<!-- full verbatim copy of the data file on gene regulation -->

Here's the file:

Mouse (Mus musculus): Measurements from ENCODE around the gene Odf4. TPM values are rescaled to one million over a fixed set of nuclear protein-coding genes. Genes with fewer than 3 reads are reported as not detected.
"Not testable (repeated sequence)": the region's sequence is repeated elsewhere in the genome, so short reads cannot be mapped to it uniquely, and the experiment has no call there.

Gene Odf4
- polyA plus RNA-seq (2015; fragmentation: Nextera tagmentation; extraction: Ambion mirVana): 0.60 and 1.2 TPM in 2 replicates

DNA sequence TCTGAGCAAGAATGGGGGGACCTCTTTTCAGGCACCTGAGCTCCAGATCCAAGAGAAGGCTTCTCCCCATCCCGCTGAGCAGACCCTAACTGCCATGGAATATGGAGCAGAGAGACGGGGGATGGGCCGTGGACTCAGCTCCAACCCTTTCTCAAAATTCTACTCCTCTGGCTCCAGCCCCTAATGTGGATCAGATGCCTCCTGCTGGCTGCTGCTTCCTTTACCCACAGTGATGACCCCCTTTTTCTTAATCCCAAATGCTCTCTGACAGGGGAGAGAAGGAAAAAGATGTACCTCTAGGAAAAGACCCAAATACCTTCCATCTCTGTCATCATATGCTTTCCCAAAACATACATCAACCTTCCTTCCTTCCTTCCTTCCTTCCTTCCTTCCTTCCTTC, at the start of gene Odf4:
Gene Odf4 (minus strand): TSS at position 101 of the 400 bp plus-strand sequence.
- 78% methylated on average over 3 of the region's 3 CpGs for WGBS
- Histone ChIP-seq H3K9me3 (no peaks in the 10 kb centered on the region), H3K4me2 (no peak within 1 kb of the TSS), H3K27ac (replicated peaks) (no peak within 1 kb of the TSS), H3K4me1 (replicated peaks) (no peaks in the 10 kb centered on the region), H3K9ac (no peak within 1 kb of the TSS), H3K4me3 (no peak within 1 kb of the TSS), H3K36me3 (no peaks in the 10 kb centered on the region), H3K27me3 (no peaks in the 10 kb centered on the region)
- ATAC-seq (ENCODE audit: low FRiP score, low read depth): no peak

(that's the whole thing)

Mouse (Mus musculus): Measurements from ENCODE around the gene Odf4. TPM values are rescaled to one million over a fixed set of nuclear protein-coding genes. Genes with fewer than 3 reads are reported as not detected.
"Not testable (repeated sequence)": the region's sequence is repeated elsewhere in the genome, so short reads cannot be mapped to it uniquely, and the experiment has no call there.

Gene Odf4
- polyA plus RNA-seq (2015; fragmentation: Nextera tagmentation; extraction: Ambion mirVana): 0.60 and 1.2 TPM in 2 replicates

DNA sequence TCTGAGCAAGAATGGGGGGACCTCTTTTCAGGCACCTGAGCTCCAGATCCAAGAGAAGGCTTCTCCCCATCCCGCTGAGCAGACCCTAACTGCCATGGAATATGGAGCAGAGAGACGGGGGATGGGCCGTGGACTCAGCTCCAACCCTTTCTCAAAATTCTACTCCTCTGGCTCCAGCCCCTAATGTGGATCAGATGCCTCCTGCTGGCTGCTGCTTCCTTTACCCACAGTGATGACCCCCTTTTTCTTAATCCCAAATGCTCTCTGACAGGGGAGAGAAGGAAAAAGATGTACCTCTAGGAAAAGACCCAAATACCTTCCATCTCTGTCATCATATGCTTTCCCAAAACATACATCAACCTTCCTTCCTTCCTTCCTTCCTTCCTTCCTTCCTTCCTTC, at the start of gene Odf4:
Gene Odf4 (minus strand): TSS at position 101 of the 400 bp plus-strand sequence.
- 78% methylated on average over 3 of the region's 3 CpGs for WGBS
- Histone ChIP-seq H3K9me3 (no peaks in the 10 kb centered on the region), H3K4me2 (no peak within 1 kb of the TSS), H3K27ac (replicated peaks) (no peak within 1 kb of the TSS), H3K4me1 (replicated peaks) (no peaks in the 10 kb centered on the region), H3K9ac (no peak within 1 kb of the TSS), H3K4me3 (no peak within 1 kb of the TSS), H3K36me3 (no peaks in the 10 kb centered on the region), H3K27me3 (no peaks in the 10 kb centered on the region)
- ATAC-seq (ENCODE audit: low FRiP score, low read depth): no peak